DALLAS – About 500 people crowded Saturday into the plaza where John F. Kennedy was shot 45 years ago, all agreeing it was right to remember a pivotal moment in American history, even if they didn't all believe the official line.
People stood shoulder to shoulder and bowed their heads during a moment of silence at 12:30 p.m. Some hawked JFK memorabilia or pitched conspiracy theories to visitors. Others offered firsthand accounts of their memories of the killing.
Visiting from Pipersville, Penn., 66-year-old Barbara Koenig said coming to the site was something she needed to do.
"I remember the day of the assassination, and I've always wanted to visit this site," she said. "It's just an eerie feeling. It kind of takes you back 45 years to what you were doing and thinking about the whole tragedy of the affair. I burst into tears (then). In fact, I'm ready to cry now."
Nearby, street vendors held out commemorative newspapers hoping would-be customers would buy them. One person roamed the crowd with a sign questioning whether it was a lone gunman who killed Kennedy or several.
A group of men who wore black suits, matching ties and earpieces stood silent and appeared to guard a large black banner behind them.
The day Kennedy was assassinated is one people should always remember, but its truth still has not been entirely revealed, argued John Judge, head of the Coalition On Political Assassinations, a Washington-based organization that researches political assassinations.
Judge believes Kennedy's assassination was a government conspiracy and could easily be solved if all of the facts were revealed.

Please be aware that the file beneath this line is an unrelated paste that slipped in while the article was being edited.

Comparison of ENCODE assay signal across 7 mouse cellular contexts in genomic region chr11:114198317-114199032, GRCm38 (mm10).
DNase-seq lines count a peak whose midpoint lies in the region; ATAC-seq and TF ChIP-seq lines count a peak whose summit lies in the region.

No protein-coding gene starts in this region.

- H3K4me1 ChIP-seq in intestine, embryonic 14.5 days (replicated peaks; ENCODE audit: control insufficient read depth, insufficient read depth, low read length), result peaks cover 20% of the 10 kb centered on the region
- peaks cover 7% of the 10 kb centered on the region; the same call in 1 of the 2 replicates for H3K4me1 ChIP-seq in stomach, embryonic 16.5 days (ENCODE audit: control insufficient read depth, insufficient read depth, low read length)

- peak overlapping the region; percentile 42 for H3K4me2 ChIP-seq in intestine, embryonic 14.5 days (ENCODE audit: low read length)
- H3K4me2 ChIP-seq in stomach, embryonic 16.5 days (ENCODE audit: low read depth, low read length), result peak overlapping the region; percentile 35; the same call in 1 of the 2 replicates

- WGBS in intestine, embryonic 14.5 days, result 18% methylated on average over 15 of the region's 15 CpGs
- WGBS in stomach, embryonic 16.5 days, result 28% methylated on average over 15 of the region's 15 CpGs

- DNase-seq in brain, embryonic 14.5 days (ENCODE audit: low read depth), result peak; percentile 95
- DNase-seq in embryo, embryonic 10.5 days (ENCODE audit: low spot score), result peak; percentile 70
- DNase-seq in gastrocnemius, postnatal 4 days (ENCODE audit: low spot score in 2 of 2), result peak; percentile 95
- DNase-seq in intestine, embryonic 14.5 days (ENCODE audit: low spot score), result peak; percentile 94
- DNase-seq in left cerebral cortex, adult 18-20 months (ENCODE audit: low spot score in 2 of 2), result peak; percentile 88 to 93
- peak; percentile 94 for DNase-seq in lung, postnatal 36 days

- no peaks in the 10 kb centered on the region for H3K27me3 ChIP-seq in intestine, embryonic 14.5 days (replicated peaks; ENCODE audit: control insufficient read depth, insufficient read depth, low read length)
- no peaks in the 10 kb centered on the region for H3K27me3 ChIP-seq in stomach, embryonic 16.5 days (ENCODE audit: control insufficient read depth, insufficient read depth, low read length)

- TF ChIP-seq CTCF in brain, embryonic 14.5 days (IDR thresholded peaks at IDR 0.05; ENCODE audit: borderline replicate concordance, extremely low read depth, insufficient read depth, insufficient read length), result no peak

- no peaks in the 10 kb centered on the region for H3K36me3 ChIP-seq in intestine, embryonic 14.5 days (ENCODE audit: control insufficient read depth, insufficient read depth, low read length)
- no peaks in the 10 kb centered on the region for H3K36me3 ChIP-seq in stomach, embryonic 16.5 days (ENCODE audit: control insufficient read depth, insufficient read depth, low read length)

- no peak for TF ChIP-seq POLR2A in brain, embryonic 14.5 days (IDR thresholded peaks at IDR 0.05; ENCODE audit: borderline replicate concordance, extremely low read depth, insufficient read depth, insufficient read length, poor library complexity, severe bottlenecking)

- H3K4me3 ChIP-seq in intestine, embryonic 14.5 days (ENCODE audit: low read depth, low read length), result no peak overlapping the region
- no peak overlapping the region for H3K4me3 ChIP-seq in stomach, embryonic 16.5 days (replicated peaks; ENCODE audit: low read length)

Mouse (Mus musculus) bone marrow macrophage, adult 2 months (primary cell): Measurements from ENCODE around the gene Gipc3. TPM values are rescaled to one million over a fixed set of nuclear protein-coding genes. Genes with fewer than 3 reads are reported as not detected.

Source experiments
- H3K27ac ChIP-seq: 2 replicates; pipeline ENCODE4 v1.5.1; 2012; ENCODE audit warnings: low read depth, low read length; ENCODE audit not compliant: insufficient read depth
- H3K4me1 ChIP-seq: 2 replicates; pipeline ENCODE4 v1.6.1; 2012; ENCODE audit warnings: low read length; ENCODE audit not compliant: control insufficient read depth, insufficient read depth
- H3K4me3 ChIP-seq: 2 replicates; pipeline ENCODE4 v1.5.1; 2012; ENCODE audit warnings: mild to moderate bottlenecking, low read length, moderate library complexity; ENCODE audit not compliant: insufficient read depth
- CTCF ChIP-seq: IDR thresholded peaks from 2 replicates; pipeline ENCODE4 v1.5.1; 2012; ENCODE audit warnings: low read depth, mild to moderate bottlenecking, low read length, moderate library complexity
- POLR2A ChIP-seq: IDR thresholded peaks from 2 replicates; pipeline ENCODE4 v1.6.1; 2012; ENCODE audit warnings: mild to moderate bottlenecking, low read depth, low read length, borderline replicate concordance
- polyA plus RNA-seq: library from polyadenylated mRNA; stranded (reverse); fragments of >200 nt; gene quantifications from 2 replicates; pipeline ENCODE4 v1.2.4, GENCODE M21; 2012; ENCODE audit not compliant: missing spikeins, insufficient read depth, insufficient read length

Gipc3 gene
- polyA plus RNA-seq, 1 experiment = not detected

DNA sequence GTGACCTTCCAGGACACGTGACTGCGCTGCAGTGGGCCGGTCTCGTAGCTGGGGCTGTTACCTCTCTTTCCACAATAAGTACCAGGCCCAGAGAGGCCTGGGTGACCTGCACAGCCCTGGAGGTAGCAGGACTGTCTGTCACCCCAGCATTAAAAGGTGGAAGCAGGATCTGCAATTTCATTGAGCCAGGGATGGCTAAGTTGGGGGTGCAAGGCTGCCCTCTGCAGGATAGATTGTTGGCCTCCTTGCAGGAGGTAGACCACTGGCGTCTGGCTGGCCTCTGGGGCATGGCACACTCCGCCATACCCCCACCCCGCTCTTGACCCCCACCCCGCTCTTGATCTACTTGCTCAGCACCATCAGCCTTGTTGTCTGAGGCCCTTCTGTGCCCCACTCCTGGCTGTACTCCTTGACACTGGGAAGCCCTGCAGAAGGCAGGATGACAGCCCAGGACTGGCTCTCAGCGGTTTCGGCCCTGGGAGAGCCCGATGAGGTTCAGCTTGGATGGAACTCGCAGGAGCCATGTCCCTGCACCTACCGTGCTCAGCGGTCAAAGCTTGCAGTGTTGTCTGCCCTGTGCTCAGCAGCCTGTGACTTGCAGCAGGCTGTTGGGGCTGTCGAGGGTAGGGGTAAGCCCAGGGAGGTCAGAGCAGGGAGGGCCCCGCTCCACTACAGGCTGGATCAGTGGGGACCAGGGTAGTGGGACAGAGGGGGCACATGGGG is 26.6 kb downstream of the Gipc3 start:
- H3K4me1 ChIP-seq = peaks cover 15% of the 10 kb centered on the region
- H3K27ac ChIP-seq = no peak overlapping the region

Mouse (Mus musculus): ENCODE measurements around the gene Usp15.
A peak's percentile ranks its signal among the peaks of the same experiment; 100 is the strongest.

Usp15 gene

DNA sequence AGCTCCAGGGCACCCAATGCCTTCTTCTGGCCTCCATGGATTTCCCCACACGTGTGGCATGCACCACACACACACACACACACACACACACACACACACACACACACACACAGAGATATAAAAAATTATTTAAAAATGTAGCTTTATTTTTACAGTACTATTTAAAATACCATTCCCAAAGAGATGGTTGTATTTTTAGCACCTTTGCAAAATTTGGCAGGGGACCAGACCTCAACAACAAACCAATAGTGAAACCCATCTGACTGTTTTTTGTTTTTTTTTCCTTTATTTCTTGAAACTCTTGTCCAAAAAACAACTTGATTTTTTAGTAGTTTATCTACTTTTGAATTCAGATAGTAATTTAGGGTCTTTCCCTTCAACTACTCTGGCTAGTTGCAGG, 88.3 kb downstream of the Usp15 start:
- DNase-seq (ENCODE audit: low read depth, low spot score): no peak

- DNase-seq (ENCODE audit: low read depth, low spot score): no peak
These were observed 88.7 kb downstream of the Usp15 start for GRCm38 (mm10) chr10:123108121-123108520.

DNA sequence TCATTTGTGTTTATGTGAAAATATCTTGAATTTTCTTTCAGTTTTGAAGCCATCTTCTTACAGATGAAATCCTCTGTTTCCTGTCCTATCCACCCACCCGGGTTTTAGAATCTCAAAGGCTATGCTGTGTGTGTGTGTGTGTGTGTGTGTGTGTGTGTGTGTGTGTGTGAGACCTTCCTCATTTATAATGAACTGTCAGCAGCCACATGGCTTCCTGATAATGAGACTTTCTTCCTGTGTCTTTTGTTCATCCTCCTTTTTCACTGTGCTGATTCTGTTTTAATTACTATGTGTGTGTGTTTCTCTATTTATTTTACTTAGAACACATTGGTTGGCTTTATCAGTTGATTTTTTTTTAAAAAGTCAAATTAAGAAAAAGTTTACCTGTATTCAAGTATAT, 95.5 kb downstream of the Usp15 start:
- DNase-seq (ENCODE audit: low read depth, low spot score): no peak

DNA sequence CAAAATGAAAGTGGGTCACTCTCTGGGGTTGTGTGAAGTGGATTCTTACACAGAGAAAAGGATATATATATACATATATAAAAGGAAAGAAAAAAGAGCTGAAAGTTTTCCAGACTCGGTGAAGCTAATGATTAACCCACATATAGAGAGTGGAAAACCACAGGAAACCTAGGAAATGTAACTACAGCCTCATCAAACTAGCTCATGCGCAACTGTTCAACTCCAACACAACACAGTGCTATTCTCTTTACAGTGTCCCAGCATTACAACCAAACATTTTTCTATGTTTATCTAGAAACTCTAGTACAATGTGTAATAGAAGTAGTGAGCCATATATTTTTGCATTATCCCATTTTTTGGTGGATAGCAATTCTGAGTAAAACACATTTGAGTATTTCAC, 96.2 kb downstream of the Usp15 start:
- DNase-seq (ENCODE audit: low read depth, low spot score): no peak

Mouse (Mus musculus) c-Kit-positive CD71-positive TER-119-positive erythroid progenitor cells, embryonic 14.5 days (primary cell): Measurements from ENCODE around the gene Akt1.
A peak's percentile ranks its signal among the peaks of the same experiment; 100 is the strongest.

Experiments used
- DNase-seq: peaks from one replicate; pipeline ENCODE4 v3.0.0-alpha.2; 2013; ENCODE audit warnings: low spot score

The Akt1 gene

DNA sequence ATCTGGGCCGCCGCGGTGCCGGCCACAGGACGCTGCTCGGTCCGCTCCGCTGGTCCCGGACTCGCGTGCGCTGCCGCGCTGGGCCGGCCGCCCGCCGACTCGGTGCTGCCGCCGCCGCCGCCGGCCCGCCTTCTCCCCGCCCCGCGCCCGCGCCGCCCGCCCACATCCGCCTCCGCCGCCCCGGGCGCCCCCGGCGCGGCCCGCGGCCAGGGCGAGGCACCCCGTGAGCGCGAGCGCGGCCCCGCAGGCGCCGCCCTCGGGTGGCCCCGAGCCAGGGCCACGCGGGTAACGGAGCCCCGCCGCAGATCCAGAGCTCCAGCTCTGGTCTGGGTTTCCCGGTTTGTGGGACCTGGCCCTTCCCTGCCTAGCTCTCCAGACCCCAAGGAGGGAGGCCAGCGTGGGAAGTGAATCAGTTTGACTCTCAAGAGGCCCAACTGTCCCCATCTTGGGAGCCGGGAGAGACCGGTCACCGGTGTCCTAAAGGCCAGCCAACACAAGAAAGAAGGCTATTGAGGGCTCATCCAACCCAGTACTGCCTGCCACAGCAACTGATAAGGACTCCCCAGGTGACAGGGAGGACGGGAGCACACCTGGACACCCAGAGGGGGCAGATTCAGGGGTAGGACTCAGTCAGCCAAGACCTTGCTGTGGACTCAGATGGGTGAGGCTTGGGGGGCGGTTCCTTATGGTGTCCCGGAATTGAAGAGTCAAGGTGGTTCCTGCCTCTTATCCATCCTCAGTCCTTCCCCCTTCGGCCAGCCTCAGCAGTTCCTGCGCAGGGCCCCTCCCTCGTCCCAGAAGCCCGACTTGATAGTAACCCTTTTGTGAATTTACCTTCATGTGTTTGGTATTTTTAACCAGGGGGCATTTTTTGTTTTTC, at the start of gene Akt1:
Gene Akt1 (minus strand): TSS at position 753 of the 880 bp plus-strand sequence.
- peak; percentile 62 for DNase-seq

"If the case were to be honestly investigated or if a grand jury could open it up, we could get at it," he said. "I think (people) want to remember a piece of their history that was stolen from them."
On Saturday, two Xs spray-painted in the street marked the spots where Kennedy was hit as his motorcade drove through the plaza. A placard from the National Park Service stood on the ground directly across from one X.
For 68-year-old Ann Murphy, news of Kennedy's assassination stunned her when it reached her and other teachers in Toronto. She was in disbelief when school officials announced, "President Kennedy has been shot in Dallas," she said.
Murphy stayed glued to her father's grainy, black-and-white television set for more news on the events unfolding in the United States. She was even more stunned when she saw nightclub owner Jack Ruby later shoot the suspect in Kennedy's assassination, Lee Harvey Oswald, on live television, Murphy said.
"It's strange," she said, "that one man's influence and popularity would extend well outside his own country."
Excerpt: Gravestone inscription, from inaugural address January 20, 1961
"And so my fellow Americans
Ask not what your country can do for you
Ask what you can do for your country
My fellow citizens of the world - ask not
What America can do for you - but what together
We can do for the freedom of man"
"...one man's influence and popularity would extend well outside his own country."
I noted this in my travels around the world. In the early 1980s in north Africa, a small Arab boy accosted me on the street, eager to communicate with the American woman. With a wide grin he made a thumbs-up motion and said, "Kennedy, good!" As he was far too young to even have been born during the president's administration, this indicated to me that he learned about President Kennedy by listening to adult conversations. In speaking with the Arab natives, each spoke well of President Kennedy although they sometimes spoke disparagingly of some of our other presidents. I do not need to speculate about their opinion of our current president.
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